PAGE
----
Abdominal migraines are not headaches. They cause stomachache and often occur as a reaction to the same triggers as migraine headaches. Abdominal migraines are painful and cause nausea, cramps, and often vomiting.

Abdominal migraines tend to run in families. About 2 in 100 children experience abdominal migraines; they are rare in adults. More girls get them than boys. Kids who have abdominal migraines typically get migraine headaches when they get older.

The exact cause of abdominal migraines is unknown. One theory points to changes in the levels of two compounds the body makes, histamine and serotonin, as the culprits. Experts think that being upset or worried can affect their levels.

Foods such as chocolate, Chinese food with monosodium glutamate (MSG), and processed meats with nitrites might trigger abdominal migraines.

Swallowing a lot of air may also trigger them or set off similar stomach symptoms. It can cause bloating and trouble eating.

It will hurt in the center of your child’s body or around their belly button (not their sides), what doctors call midline abdominal pain. Your child could also:

  • Feel queasy or throw up
  • Be pale or flushed
  • Yawn, be drowsy, or have little energy
  • Lose their appetite or be unable to eat
  • Have dark shadows under their eyes

Abdominal migraines are often sudden and quite severe. They can hit without any warning signs. The pain may go away after an hour, or it may last as long as 3 days.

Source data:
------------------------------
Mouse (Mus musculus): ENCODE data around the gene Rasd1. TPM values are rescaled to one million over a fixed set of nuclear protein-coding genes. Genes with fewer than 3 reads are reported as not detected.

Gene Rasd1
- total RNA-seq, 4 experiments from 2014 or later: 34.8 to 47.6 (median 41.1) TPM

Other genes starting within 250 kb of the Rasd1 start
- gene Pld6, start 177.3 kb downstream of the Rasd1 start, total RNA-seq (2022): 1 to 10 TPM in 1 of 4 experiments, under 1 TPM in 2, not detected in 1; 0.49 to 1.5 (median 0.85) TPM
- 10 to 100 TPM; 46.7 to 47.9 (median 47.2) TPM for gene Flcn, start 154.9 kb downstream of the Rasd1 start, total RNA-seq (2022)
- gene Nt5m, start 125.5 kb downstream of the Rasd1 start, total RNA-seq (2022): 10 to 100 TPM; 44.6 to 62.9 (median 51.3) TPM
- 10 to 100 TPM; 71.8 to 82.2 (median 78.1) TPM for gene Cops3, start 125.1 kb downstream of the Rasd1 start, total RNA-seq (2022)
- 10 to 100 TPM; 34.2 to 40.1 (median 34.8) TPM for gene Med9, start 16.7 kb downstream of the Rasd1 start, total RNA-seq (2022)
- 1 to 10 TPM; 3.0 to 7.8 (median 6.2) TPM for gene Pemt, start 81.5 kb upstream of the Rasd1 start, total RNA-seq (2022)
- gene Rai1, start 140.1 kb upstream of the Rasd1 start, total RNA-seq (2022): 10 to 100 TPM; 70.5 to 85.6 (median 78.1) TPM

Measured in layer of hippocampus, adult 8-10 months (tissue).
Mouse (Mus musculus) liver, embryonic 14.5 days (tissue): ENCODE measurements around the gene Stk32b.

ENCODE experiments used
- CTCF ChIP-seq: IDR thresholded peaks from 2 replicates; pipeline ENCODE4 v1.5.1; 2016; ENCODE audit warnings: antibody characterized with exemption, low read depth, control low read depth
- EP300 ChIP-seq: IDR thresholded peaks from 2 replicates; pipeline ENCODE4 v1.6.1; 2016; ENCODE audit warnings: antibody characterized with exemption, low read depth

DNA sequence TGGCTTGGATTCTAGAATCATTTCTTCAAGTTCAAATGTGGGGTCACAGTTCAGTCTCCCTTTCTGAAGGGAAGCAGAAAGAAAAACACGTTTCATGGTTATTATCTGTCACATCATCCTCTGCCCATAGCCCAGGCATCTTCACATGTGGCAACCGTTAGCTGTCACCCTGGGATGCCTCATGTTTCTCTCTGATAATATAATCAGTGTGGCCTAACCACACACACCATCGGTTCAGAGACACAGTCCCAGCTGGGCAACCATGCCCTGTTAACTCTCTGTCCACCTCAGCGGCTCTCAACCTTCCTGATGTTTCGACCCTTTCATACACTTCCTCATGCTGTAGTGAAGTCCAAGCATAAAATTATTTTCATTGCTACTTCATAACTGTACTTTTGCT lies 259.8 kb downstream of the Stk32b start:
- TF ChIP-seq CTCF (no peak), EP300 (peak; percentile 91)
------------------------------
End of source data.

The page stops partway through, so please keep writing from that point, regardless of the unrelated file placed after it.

Diagnosing abdominal migraines can be hard because kids have trouble telling the difference between an abdominal migraine and ordinary stomachaches, stomach flu, or other problems with their belly and guts.

Because abdominal migraines tend to run in families, the doctor will ask about relatives who have migraine headaches.

The doctor will try to rule out other causes for stomach pain. He or she will see how closely your child’s symptoms match a specific list that migraine experts have come up with.



Because not much is known about abdominal migraines, doctors may treat them like other migraines. But they usually don’t prescribe drugs unless the symptoms are very bad or happen a lot.

Medications like rizatriptan and sumatriptan, called triptans, haven’t been approved for children, though older kids may have luck taking sumatriptan as a nasal spray.

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